Interesting Monterey Facts
From 1777 to 1846, Monterey served as the capital of the Alta California territory. This territory was originally created by Spain in 1769 and became part of Mexico after the conclusion of the Mexican War of Independence in 1821. Several buildings that are found in and around Monterey speak to these periods in the city's history. Among them are the Spanish and Mexican adobe clay buildings that can be found along the designated "Path of History." When the United States came to occupy what is now California during the Mexican-American War, the U.S. flag was raised in Monterey. Not long thereafter, the California state constitution was drafted at Monterey's Colton Hall building. This effectively made Monterey the first U.S. capital of California.
There is much more to Monterey than its rich history. This city on California's central coast offers sandy beaches and plenty of amazing coastal views. It is also a great place to enjoy such activities as kayaking, surfing, scuba diving, whale watching, golfing, and shopping. The list of things to do in Monterey definitely doesn't end there, however. Exploring the famous Cannery Row district is a must, partly because that is where you can find the renowned Monterey Bay Aquarium. Monterey visitors are also encouraged to keep scenic drives in mind, as the general area features some of the world's best scenic roads.
Monterey Bay Aquarium
The Monterey Bay Aquarium ranks high among the best family attractions in the United States. Largely responsible for the waterfront venue's popularity is its amazingly diverse marine life. More than 300,000 plants and animals call the Monterey Bay Aquarium home, and it counts approximately 550 different species. Among the highlights of the entire facility is a three-story tank that can hold approximately 335,000 gallons of water. In addition to housing various creatures, this tank is home to a kelp forest - the Monterey Bay Aquarium was actually the first aquarium in the world to grow live California Giant Kelp.
The Cannery Row district is where you will find the Monterey Bay Aquarium. This isn't the only reason why the district is so popular. Cannery Row served as the setting for two John Steinbeck novels - Cannery Row and Sweet Thursday - so it is very popular among literary enthusiasts. Found just offshore from Cannery Row is Ricketts State Marine Conservation Area. Part of the larger Monterey Bay National Marine Sanctuary, this area is home to a healthy population of California sea lions. Other reasons to spend time in the Cannery Row district include the excellent shops, galleries, restaurants, and hotels.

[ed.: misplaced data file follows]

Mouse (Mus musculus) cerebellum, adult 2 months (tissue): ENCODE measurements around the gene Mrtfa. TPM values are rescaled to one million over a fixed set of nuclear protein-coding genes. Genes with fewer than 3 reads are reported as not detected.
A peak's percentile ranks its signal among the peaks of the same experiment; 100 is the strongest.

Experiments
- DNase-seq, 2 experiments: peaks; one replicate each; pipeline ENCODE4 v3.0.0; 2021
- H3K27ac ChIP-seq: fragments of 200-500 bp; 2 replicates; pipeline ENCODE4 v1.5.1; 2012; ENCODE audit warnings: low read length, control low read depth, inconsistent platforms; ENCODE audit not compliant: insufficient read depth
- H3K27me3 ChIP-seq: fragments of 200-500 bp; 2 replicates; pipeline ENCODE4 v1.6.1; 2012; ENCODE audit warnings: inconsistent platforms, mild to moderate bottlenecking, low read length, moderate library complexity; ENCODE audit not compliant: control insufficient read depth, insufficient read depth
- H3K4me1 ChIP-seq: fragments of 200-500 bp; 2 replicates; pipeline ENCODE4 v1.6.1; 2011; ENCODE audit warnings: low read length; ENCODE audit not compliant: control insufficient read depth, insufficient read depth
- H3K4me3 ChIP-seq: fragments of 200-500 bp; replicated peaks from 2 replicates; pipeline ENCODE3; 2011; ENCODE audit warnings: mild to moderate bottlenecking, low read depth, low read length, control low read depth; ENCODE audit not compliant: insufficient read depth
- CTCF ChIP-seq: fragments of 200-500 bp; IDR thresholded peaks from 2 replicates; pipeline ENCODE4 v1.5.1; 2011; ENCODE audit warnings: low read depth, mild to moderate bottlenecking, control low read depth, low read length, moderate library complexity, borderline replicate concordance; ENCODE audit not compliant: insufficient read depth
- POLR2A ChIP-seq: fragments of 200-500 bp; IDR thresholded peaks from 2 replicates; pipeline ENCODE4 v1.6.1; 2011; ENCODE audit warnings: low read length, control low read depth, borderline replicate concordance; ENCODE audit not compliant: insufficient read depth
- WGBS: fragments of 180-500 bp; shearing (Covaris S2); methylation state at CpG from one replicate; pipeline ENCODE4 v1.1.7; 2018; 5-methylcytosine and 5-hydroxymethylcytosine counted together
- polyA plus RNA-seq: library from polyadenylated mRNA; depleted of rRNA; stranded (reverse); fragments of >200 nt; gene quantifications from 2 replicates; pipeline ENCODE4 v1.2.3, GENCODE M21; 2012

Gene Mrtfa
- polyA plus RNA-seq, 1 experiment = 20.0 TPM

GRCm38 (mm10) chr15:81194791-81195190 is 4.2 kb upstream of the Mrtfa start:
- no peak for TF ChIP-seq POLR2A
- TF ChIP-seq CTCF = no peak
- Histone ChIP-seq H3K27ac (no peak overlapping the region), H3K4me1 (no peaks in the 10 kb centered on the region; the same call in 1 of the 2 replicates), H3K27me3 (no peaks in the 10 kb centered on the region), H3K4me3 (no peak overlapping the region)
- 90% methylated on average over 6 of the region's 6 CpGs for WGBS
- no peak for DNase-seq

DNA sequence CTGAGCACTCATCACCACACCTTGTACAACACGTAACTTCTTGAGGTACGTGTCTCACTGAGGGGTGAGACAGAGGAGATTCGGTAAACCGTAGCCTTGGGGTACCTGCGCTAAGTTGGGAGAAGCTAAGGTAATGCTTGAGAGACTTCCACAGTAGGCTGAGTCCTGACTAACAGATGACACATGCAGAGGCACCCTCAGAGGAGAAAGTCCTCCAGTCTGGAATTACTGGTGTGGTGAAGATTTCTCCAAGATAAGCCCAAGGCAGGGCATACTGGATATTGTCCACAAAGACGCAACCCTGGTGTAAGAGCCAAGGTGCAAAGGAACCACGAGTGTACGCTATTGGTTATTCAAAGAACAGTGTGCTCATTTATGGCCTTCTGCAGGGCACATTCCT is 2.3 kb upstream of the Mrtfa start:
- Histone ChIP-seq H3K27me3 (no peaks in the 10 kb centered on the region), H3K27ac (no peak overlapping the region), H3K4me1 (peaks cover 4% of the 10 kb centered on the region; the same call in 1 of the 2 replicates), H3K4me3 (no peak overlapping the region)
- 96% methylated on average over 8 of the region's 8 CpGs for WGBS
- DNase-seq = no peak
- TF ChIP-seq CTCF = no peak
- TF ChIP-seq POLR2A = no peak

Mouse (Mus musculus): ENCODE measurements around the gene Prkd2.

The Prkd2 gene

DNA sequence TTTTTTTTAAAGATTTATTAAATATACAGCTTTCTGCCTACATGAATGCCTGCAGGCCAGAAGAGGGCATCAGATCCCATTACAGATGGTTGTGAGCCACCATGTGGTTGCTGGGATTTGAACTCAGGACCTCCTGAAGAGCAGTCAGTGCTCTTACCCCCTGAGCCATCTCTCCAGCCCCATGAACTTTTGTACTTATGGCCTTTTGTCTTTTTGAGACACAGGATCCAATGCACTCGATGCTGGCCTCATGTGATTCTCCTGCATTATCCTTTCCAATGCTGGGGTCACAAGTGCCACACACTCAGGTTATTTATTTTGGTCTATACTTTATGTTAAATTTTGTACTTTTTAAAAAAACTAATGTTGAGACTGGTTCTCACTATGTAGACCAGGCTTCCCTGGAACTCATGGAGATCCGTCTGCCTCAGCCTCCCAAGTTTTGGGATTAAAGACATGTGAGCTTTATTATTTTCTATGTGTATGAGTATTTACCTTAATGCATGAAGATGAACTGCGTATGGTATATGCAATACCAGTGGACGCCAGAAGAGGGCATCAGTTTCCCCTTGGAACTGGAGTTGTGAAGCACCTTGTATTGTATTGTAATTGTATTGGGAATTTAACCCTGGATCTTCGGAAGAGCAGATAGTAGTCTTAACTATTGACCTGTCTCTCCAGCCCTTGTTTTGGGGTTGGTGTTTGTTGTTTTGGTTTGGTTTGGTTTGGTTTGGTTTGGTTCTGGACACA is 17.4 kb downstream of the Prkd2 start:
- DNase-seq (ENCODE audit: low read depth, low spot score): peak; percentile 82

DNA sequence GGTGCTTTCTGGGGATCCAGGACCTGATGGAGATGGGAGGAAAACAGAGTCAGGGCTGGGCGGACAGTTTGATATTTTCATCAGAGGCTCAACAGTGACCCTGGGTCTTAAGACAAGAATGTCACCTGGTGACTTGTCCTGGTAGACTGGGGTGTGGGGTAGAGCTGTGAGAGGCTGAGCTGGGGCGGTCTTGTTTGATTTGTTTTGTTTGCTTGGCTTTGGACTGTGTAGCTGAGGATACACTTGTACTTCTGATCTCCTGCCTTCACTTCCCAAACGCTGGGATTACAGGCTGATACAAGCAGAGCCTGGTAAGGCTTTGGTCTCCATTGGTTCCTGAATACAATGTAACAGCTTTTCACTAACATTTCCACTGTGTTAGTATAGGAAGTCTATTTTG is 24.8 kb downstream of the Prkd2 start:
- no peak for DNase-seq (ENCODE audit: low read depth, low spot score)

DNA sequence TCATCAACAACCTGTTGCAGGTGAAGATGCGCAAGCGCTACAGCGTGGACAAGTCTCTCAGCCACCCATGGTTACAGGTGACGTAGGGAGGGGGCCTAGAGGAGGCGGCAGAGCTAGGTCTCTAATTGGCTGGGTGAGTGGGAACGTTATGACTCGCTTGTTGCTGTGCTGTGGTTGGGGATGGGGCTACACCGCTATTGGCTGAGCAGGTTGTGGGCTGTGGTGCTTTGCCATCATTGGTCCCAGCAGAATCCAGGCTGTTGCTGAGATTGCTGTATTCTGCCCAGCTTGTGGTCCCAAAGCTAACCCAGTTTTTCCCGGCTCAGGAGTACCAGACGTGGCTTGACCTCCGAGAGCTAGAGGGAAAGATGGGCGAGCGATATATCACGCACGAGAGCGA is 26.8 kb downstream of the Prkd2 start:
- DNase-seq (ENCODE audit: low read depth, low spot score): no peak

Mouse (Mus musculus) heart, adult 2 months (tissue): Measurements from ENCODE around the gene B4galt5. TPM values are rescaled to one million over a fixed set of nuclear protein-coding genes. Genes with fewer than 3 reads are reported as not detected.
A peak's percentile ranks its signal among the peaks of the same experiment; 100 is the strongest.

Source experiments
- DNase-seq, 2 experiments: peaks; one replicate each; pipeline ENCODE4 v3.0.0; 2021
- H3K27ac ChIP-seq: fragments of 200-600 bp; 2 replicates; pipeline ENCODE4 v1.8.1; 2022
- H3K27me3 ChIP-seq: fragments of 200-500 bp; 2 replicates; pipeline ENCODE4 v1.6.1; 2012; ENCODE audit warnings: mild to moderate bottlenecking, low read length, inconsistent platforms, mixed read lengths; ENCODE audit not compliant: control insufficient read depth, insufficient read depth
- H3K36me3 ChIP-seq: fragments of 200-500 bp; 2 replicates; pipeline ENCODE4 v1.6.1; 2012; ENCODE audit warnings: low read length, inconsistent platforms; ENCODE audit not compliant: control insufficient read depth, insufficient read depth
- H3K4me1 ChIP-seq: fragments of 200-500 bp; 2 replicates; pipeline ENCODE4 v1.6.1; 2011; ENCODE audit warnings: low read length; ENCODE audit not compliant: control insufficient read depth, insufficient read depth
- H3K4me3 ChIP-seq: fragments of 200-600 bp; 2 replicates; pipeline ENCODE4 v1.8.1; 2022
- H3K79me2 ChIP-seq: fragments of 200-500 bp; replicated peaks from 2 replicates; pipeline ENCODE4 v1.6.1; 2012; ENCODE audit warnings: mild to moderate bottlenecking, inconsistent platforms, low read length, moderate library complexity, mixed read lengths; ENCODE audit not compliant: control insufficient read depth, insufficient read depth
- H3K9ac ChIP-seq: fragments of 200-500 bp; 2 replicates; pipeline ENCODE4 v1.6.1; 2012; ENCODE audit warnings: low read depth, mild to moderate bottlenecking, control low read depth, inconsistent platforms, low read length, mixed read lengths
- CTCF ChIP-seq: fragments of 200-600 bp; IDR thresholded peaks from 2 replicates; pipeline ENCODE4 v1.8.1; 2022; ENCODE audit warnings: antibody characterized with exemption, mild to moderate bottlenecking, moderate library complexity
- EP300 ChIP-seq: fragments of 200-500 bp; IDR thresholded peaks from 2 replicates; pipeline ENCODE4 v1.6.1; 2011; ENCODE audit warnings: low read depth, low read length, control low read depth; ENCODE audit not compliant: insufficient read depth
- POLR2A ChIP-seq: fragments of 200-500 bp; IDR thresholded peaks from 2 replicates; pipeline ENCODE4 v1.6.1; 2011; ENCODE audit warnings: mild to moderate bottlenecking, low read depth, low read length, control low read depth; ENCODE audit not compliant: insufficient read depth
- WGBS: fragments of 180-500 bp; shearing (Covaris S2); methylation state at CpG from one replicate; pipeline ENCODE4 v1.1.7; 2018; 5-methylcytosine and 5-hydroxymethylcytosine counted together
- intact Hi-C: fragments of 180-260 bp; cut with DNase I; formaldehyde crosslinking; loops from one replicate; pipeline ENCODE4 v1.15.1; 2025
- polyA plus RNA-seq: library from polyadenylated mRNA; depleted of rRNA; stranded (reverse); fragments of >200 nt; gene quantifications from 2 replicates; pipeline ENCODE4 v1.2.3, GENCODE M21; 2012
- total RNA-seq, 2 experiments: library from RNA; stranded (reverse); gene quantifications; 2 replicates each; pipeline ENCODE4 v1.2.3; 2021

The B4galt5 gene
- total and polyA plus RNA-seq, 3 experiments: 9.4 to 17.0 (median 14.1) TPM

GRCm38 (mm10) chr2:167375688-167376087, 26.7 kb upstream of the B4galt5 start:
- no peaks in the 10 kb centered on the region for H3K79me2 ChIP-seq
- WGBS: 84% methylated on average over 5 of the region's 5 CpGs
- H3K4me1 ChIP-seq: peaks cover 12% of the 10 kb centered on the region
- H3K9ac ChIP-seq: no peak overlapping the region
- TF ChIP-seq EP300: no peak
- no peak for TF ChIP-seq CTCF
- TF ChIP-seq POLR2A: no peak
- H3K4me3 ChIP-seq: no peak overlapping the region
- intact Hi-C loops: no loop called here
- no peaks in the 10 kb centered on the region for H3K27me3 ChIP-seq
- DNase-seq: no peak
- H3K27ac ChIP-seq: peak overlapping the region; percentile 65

Just a short walk or surrey ride from Cannery Row is another major Monterey attraction, Fisherman's Wharf. Similar to the Fisherman's Wharf in San Francisco, Monterey's Fisherman's Wharf is a wooden pier area that boasts a healthy amount of shops and eateries. It is also home to fish markets, fishing operations, whale watching and sightseeing tour boats, and its own population of sea lions. You can even check out some live theater or get your face painted at Fisherman's Wharf in Monterey. Sure, it is all rather touristy, but that by no means robs the waterfront area of its overall allure.
17 Mile Drive
Anyone who enjoys scenic drives is guaranteed to appreciate 17 Mile Drive. Widely considered to be one of the best scenic drives in the world, this 17-mile loop on the Monterey Peninsula offers up views of the coast, famous golf courses, and stately mansions. Among the main landmarks along the way is the The Lone Cypress, which has proudly stood atop its rocky perch for more than 250 years and is a Pebble Beach symbol. There are five entrances to 17 Mile Drive, and there are turnouts where you can stop for photos. Maps of the road are available. There is an access fee for the portion that runs through Pebble Beach.
Monterey visitors might also treat themselves to a Big Sur side trip. The main road that leads from Monterey to the Big Sur area is the famous California State Route 1. Also known as Highway 1 and the Pacific Coast Highway, this state route runs along most of California's Pacific coastline and is known for its wonderful coastal views. The views are certainly sublime in the sparsely populated area of Big Sur. As a result, the portion of Highway 1 that runs through Big Sur is considered to be one of the best scenic drives in the world. Approximately three million tourists come to bask in the glory of it all on an annual basis.